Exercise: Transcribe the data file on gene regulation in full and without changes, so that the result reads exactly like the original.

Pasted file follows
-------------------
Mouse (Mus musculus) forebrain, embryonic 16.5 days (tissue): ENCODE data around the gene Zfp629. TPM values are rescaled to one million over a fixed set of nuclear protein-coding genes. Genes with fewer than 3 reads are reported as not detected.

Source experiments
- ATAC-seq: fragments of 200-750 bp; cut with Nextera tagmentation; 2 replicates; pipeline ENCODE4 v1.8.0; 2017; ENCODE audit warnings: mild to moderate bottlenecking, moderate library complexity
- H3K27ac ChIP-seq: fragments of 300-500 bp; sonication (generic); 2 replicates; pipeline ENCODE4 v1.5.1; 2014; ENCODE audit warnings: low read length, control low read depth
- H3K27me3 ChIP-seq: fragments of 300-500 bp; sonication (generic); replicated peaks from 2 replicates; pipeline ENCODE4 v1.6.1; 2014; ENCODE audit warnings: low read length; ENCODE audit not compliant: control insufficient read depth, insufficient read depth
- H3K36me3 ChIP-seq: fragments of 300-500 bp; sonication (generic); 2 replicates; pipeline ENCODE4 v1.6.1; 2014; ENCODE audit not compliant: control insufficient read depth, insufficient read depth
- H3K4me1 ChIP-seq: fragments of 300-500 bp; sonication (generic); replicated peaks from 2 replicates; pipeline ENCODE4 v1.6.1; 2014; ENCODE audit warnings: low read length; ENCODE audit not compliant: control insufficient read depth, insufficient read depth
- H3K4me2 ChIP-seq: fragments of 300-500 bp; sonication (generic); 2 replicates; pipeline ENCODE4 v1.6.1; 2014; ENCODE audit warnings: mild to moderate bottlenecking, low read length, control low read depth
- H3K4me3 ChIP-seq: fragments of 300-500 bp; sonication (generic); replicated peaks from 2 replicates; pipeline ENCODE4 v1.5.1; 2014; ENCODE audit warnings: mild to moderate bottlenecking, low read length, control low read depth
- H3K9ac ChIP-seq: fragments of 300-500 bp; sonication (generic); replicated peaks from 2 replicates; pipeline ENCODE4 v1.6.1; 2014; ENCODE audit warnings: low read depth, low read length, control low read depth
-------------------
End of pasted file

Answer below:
Mouse (Mus musculus) forebrain, embryonic 16.5 days (tissue): ENCODE data around the gene Zfp629. TPM values are rescaled to one million over a fixed set of nuclear protein-coding genes. Genes with fewer than 3 reads are reported as not detected.

Source experiments
- ATAC-seq: fragments of 200-750 bp; cut with Nextera tagmentation; 2 replicates; pipeline ENCODE4 v1.8.0; 2017; ENCODE audit warnings: mild to moderate bottlenecking, moderate library complexity
- H3K27ac ChIP-seq: fragments of 300-500 bp; sonication (generic); 2 replicates; pipeline ENCODE4 v1.5.1; 2014; ENCODE audit warnings: low read length, control low read depth
- H3K27me3 ChIP-seq: fragments of 300-500 bp; sonication (generic); replicated peaks from 2 replicates; pipeline ENCODE4 v1.6.1; 2014; ENCODE audit warnings: low read length; ENCODE audit not compliant: control insufficient read depth, insufficient read depth
- H3K36me3 ChIP-seq: fragments of 300-500 bp; sonication (generic); 2 replicates; pipeline ENCODE4 v1.6.1; 2014; ENCODE audit not compliant: control insufficient read depth, insufficient read depth
- H3K4me1 ChIP-seq: fragments of 300-500 bp; sonication (generic); replicated peaks from 2 replicates; pipeline ENCODE4 v1.6.1; 2014; ENCODE audit warnings: low read length; ENCODE audit not compliant: control insufficient read depth, insufficient read depth
- H3K4me2 ChIP-seq: fragments of 300-500 bp; sonication (generic); 2 replicates; pipeline ENCODE4 v1.6.1; 2014; ENCODE audit warnings: mild to moderate bottlenecking, low read length, control low read depth
- H3K4me3 ChIP-seq: fragments of 300-500 bp; sonication (generic); replicated peaks from 2 replicates; pipeline ENCODE4 v1.5.1; 2014; ENCODE audit warnings: mild to moderate bottlenecking, low read length, control low read depth
- H3K9ac ChIP-seq: fragments of 300-500 bp; sonication (generic); replicated peaks from 2 replicates; pipeline ENCODE4 v1.6.1; 2014; ENCODE audit warnings: low read depth, low read length, control low read depth